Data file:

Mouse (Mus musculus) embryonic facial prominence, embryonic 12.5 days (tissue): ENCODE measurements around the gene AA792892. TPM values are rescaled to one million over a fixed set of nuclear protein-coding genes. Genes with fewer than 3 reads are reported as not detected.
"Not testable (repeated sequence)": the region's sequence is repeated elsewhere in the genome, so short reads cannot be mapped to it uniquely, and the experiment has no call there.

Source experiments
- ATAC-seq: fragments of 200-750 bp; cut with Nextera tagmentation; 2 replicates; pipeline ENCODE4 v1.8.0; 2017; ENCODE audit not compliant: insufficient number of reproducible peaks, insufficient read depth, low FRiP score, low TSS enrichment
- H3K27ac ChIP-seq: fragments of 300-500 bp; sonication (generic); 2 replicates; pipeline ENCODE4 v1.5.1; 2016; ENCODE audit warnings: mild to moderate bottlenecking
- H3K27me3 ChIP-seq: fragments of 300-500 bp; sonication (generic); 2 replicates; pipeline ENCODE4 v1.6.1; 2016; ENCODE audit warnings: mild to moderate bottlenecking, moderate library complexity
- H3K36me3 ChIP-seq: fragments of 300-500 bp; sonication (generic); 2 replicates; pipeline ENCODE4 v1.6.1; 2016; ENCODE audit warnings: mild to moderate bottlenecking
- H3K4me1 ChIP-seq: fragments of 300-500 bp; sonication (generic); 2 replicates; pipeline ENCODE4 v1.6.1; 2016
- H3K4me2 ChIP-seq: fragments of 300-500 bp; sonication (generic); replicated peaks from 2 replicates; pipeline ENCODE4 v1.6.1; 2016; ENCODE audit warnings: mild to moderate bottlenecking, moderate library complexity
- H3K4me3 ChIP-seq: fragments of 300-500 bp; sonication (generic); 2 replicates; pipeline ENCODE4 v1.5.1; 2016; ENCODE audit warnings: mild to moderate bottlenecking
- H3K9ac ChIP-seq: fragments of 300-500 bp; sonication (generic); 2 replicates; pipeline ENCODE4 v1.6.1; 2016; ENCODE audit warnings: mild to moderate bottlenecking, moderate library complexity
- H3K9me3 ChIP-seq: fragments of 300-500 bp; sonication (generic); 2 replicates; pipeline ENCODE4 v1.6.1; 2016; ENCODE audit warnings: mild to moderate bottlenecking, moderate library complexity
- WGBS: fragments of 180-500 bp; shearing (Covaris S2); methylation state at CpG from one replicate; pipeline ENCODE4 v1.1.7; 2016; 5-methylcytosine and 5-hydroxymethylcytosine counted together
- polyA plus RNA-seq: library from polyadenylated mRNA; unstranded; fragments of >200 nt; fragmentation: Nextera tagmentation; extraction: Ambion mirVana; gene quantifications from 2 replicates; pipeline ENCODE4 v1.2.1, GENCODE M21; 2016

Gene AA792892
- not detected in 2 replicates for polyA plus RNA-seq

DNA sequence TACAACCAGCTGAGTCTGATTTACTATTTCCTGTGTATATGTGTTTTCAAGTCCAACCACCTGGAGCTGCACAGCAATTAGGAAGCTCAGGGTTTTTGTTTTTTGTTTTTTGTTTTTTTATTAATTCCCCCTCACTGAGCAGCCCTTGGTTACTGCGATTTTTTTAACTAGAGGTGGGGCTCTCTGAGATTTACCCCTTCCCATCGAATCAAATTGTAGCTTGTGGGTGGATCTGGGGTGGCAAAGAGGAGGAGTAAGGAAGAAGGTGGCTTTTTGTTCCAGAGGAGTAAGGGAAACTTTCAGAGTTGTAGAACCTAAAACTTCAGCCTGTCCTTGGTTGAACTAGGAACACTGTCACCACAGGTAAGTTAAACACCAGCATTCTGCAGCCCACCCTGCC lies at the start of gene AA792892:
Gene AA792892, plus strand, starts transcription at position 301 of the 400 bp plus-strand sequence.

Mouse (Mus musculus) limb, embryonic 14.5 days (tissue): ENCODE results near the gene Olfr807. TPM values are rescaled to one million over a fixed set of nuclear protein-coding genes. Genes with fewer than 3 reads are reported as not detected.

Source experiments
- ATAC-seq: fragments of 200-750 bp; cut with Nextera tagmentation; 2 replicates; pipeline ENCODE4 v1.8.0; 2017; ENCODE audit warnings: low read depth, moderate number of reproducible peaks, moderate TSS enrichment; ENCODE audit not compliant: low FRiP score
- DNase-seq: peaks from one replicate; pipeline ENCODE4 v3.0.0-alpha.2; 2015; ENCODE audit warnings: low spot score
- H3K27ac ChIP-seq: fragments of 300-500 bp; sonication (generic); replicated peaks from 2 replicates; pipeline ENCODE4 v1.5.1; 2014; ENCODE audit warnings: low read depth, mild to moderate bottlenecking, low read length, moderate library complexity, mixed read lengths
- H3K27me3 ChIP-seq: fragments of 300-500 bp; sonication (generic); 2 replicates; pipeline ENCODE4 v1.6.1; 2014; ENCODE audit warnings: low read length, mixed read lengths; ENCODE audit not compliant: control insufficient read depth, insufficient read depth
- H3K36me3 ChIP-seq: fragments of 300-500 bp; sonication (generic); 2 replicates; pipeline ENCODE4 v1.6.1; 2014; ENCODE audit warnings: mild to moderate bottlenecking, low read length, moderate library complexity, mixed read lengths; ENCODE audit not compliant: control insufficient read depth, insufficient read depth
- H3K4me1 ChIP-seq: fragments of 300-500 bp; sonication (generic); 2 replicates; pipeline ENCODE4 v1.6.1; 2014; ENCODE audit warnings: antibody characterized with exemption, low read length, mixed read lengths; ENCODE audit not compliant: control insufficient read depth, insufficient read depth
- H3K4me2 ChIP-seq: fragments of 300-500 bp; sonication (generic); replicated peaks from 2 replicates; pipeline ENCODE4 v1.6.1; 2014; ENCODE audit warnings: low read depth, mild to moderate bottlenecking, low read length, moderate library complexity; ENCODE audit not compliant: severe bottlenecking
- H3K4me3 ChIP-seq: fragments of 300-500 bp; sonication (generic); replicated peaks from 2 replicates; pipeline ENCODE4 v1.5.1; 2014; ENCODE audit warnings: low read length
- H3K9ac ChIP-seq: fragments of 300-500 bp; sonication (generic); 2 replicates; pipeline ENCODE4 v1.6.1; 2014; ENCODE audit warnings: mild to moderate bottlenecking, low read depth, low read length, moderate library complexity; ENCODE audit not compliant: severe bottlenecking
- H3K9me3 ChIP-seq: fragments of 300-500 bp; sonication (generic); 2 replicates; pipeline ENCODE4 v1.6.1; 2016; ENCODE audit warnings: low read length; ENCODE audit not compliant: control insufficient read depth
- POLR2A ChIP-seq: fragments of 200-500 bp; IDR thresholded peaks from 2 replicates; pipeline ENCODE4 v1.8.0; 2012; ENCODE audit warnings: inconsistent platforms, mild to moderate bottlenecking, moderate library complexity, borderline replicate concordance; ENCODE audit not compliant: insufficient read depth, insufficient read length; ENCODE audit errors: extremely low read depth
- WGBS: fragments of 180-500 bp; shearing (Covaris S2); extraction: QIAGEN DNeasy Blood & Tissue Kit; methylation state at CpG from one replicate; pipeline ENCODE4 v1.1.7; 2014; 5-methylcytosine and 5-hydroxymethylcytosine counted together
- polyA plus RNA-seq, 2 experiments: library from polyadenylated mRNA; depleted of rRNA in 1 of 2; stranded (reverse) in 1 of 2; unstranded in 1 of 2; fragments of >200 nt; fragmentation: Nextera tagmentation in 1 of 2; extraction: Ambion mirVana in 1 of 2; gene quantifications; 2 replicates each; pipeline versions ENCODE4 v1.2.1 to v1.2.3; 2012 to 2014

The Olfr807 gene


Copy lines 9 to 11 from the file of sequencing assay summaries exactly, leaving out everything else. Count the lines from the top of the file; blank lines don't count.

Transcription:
- H3K4me2 ChIP-seq: fragments of 300-500 bp; sonication (generic); replicated peaks from 2 replicates; pipeline ENCODE4 v1.6.1; 2016; ENCODE audit warnings: mild to moderate bottlenecking, moderate library complexity
- H3K4me3 ChIP-seq: fragments of 300-500 bp; sonication (generic); 2 replicates; pipeline ENCODE4 v1.5.1; 2016; ENCODE audit warnings: mild to moderate bottlenecking
- H3K9ac ChIP-seq: fragments of 300-500 bp; sonication (generic); 2 replicates; pipeline ENCODE4 v1.6.1; 2016; ENCODE audit warnings: mild to moderate bottlenecking, moderate library complexity